Health and Care InfoCenter

Unfortunately, your cat can’t tell you when he/she is sick like a child might.  If
your cat could speak, you would always know exactly what hurt, when to go to the vet, and
how to treat any minor ailments yourself.  But communication is possible if you watch
and listen carefully, so as cat guardians you must be especially perceptive to
notice any health problems and figure out what to do next.  Our Health and Care InfoCenter
strives to bring you up-to-date and quality information on all major aspects of cat health and care.
If you can not find what you are looking for here, submit your question to the
“Kitty Nurse” for a fast and accurate answer.

Information AT 21Cats: Visit our Cat Blog – a collection of the best guides and tips for everything A-Z for cats.

A
Abandoned Kittens
Abscesses
Acne
Aggression
Allergies In Cats
Allergies to Cats
Alopecia
Anal Sacs
Anemia
Arthritis
Artificial Breathing
Asthma
Appetite Stimulation
Aversion Techniques

B
Biting/Scratching
Bowls
Bronchitis

C
Cancer
Caring for Ferals
Carriers
Cat Beds
Cataracts
Cat Communication
Cat Grass
Catnip
Chewing Behaviors
Choking
Coccidia
Collars
Conjunctivitis
Common Cold
Constipation
CPR
Cystitis

D
Dandruff
Declawing
Dehydration
Dental Problems
Dental Health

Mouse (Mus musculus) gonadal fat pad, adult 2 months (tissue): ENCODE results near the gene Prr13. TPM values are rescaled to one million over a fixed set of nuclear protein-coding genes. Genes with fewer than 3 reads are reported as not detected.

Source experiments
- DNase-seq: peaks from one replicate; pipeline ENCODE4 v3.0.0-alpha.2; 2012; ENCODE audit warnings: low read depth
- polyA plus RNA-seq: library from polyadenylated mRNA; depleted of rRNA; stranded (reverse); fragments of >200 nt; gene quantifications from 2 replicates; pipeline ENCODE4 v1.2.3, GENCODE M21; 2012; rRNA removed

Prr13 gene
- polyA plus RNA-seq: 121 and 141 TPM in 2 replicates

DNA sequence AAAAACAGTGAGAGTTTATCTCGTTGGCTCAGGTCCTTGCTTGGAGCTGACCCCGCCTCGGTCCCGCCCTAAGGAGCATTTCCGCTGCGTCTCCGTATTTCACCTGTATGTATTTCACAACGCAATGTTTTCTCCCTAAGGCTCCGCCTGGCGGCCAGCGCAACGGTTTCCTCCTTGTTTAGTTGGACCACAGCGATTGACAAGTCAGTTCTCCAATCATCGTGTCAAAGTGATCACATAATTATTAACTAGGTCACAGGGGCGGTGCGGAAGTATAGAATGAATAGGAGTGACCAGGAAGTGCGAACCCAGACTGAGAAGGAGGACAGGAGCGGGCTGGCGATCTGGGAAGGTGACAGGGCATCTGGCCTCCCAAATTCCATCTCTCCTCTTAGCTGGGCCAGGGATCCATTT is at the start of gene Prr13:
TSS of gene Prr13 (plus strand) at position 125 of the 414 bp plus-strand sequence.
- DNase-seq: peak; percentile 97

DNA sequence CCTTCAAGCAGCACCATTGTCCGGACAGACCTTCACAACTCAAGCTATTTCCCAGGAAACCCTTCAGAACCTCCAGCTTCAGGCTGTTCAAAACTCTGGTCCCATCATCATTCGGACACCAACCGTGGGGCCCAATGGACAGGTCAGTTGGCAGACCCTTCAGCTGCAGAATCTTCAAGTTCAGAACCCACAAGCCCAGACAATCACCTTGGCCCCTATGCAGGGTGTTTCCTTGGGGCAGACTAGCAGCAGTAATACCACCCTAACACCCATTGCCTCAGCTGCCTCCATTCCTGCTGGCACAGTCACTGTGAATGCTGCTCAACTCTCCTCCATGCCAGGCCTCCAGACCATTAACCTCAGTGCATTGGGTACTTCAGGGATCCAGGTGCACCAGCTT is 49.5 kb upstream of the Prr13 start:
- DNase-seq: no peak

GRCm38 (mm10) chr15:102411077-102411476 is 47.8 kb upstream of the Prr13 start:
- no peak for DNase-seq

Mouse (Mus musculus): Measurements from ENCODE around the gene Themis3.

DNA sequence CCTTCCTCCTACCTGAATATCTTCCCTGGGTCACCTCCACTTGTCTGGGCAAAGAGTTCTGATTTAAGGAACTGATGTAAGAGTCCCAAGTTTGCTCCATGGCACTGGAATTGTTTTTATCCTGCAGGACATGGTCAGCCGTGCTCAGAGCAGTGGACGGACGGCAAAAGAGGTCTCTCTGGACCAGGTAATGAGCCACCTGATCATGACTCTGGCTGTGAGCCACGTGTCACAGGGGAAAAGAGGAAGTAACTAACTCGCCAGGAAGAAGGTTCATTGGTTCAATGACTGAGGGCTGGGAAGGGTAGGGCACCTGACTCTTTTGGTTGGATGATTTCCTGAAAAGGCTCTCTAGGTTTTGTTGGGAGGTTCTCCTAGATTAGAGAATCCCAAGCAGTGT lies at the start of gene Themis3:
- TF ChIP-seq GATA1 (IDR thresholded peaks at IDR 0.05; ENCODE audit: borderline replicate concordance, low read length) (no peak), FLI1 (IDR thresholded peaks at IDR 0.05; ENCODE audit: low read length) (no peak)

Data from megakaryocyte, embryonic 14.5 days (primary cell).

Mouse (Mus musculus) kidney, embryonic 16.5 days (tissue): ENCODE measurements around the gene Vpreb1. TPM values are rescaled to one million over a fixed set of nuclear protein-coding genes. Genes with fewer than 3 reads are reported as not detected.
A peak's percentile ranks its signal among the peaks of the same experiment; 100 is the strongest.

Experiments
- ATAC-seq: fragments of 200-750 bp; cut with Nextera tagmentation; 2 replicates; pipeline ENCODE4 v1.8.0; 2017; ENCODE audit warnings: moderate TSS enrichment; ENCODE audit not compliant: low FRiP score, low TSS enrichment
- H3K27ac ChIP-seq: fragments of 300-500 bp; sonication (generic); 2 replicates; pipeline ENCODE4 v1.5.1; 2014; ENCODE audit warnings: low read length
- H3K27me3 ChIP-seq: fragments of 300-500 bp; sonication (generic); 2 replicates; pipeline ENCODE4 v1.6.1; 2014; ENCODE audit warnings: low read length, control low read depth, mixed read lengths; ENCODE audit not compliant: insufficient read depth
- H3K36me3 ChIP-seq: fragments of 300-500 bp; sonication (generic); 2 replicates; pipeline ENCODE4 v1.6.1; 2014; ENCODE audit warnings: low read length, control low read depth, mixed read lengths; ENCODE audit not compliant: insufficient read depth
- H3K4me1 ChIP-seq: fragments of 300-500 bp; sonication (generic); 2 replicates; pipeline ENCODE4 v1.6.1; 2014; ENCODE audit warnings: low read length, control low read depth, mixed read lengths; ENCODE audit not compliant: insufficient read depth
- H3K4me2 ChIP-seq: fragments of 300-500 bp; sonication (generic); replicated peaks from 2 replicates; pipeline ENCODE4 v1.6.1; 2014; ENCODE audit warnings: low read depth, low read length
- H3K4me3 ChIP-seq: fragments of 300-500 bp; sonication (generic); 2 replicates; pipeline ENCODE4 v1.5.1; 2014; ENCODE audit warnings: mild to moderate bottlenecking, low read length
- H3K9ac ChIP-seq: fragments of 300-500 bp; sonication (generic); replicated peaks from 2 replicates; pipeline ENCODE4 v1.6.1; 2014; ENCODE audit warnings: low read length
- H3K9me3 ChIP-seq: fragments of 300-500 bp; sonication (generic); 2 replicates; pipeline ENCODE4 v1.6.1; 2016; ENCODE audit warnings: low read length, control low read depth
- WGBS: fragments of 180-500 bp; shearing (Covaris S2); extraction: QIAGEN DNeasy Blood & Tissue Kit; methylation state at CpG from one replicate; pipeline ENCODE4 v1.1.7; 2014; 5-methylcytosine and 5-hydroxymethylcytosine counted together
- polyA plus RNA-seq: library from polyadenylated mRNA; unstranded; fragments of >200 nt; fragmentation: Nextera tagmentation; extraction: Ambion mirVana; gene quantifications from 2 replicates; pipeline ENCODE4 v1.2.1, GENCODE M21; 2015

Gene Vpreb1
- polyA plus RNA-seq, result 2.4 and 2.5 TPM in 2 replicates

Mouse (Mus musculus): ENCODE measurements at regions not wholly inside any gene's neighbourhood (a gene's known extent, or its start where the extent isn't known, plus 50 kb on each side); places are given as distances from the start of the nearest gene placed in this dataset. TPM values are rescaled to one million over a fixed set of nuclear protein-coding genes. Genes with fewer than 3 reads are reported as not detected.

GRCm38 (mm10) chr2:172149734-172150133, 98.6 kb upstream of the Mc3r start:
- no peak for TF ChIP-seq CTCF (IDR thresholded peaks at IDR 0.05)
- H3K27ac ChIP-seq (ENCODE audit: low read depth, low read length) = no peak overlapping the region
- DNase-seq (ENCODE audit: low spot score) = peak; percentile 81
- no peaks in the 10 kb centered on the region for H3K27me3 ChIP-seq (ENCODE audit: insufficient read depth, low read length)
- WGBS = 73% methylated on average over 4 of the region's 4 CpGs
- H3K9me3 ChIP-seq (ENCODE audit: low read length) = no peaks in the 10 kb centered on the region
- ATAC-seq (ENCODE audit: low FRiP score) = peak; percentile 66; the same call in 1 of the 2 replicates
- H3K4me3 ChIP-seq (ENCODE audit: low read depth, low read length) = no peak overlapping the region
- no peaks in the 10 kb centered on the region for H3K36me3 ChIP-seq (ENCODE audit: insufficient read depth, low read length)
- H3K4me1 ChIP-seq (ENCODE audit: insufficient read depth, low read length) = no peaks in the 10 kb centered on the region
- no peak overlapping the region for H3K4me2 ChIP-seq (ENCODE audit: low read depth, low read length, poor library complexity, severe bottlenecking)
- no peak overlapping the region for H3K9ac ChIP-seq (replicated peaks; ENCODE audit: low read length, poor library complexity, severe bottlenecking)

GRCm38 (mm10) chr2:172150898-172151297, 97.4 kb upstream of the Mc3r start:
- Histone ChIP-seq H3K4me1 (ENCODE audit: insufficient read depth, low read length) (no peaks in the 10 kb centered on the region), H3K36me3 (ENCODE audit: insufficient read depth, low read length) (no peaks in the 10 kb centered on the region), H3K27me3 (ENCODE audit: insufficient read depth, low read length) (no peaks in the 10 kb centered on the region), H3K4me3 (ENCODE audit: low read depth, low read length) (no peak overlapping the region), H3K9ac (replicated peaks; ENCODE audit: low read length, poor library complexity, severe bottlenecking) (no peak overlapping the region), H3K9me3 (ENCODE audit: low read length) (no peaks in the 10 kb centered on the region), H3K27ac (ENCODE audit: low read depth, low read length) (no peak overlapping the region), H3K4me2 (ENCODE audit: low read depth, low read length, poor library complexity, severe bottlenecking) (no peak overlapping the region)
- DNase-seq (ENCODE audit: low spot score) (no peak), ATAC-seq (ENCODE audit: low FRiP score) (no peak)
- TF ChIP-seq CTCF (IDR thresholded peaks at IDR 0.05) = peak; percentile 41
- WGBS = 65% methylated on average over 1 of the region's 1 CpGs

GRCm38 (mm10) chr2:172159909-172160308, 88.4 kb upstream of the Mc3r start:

Dermatitis
Diabetes
Diarrhea
Dominance

E
Ear Infections
Ear Mites
Eating Plants
Endocrine Alopecia

F
Feline Endocrine Alopecia
Feline Lower Urinary Tract Disorder
Feline Panleukopenia
Feline Urologic Syndrome
FeLV
Feral Cats
FIA
FIP
FIV
First Aid Kits
Fleas
Food/Eating Habits
Foster Care for Kittens

G
Gastritis
Giving Birth
Giving Medications
Grooming

H
Hairballs
Heart Disease
Heartworm
Heat
Hierarchy in Cats
Horner’s Syndrome
How to Find the Right Cat
How to Find the Right Vet
Human Pregnancy and Cats
Hyperthyroidism
Hypothyroidism

I
Improper Elimination
Incontinence
Indoor vs. Outdoor
Inflammatory Bowel Disease/Disorder
Internal Parasites
Introducing Two Cats

J
Jaundice

K
Kidney Disease
Kittens (Birthing Process)
Kitten Care
Kitten Development
Kitten Growth Stages

L
Leashes/Harnesses
Lintbrushes
Litterbox Issues

M
Marking
Matts
Milk and Cats
Monitoring Ferals
Motion Sickness
Moving with your Cat

N
Neutering
New Kitten @ Home

O
Obesity
Ocular Herpes
Otitis Externa
Outdoor Cats

P
Pancreatitis
Parasites
Pica
Playing
Pneumonia
Poisoning
Poisonous Items to Cats
Pregnancy
Psychogenic Alopecia

Q

R
Rabies
Ringworm

S
Scratching
Scratching Posts
Seizures
Sexing Kittens
Should I Get a Cat?
Socialization
Socializing Ferals
Spaying
Spraying
Stain/Odor Control
Stomach Problems
Stress

T
Taking a Temperature
Territorialism
Ticks
Toxoplasmosis
Toys
Training Techiques
Trapping Ferals
Traveling
Treats

U
Ulcers
Upper Respiratory Infections
Urethritis

V
Vaccines
Vaccine Related Sarcomas
Vestibular Disease
Vomiting

W
Warning Signs
Weight Loss
When to See a Vet
Winterizing Ferals
Worms

X

Y

Z

**Keep in mind that like any other research you do on your own, the information on this
site should serve as a supplement to professional care.  There is no substitute for a
veterinary exam if you feel your cat may be ill, so at the first sign of a problem you should
always make a vet appointment ASAP.